It is clearly visible that after the trigger of an activation (black), one of the inhibitors (red) spreads rapidly. The other (green) spreads only slowly but remains for a longer period. New activations are possible only when the concentrations of both inhibitors become low enough (white regions).If the second antagonist has a moderate diffusion, alternating or pair-wise, 90°-rotated patterns are possible as well (Meinhardt et al., 1998
Recent observations have shown that the plant hormone auxin is required as a prerequisite in leaf initiation . Suppression of auxin transport suppresses leaf initiation, a situation that can be rescued by a local supply of auxin. This suggests that one of the expected antagonistic reactions results from a depletion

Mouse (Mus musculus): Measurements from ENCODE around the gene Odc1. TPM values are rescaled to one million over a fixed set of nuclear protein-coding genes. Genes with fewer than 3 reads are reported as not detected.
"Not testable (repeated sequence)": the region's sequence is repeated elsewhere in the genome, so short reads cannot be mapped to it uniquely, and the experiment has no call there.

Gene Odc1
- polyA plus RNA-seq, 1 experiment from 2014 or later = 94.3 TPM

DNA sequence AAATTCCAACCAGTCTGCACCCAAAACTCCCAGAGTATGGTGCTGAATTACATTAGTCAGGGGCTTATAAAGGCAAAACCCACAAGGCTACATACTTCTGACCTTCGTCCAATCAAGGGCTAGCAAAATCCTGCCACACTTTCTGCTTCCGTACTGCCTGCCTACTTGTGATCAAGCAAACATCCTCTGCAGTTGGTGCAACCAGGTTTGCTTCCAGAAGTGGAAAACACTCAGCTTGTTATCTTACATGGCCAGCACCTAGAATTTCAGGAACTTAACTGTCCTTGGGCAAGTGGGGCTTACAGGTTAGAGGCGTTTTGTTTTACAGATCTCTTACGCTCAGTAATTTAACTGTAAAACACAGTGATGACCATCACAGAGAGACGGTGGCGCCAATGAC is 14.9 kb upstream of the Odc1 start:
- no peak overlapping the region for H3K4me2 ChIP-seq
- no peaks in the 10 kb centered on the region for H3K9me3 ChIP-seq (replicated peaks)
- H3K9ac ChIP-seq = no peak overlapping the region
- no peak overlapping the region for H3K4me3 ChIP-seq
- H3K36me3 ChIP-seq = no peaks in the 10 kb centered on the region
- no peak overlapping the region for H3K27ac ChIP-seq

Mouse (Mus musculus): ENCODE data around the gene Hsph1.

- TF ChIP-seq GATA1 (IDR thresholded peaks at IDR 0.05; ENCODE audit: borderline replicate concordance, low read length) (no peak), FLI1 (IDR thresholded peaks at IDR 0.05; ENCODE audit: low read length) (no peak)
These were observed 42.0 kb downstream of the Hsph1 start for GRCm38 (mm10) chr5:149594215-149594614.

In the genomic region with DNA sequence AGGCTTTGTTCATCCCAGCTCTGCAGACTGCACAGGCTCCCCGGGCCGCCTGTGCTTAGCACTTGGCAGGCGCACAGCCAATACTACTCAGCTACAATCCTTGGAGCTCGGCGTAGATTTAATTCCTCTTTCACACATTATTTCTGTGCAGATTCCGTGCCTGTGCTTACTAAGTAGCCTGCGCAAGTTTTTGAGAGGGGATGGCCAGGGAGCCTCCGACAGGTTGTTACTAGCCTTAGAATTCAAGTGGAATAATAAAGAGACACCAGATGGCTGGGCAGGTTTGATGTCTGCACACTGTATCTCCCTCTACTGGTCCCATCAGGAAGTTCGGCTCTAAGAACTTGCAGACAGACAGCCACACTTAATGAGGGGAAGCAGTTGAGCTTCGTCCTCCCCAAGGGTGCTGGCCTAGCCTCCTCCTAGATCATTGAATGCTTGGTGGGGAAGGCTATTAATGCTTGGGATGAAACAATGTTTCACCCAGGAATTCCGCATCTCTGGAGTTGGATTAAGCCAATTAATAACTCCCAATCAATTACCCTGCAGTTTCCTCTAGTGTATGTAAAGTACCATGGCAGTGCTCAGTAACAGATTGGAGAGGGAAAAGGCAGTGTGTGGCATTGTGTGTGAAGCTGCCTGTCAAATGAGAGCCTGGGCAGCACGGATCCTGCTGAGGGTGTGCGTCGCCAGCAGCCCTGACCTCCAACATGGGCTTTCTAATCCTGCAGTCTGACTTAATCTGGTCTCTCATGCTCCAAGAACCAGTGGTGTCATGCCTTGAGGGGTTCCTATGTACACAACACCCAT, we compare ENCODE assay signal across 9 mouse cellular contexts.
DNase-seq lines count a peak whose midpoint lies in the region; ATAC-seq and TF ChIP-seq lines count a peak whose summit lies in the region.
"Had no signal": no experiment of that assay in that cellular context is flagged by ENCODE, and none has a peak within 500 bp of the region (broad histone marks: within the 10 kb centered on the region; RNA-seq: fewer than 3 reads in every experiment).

of auxin in a wider surrounding. The figure below shows snapshots of a corresponding simulation. Auxin is shown in gray, the long lasting inhibition in red. The upper row shows the coming and going of a signal to initiate a primordium. A new primordium appears when auxin concentration is high enough and the inhibitor low enough. The primordium remains localized due to a depletion of auxin in a wider region. The blue arrow points to the site of the least concentration of the long-lasting inhibitor, foreshadowing the position where the next leaf primordia will arise.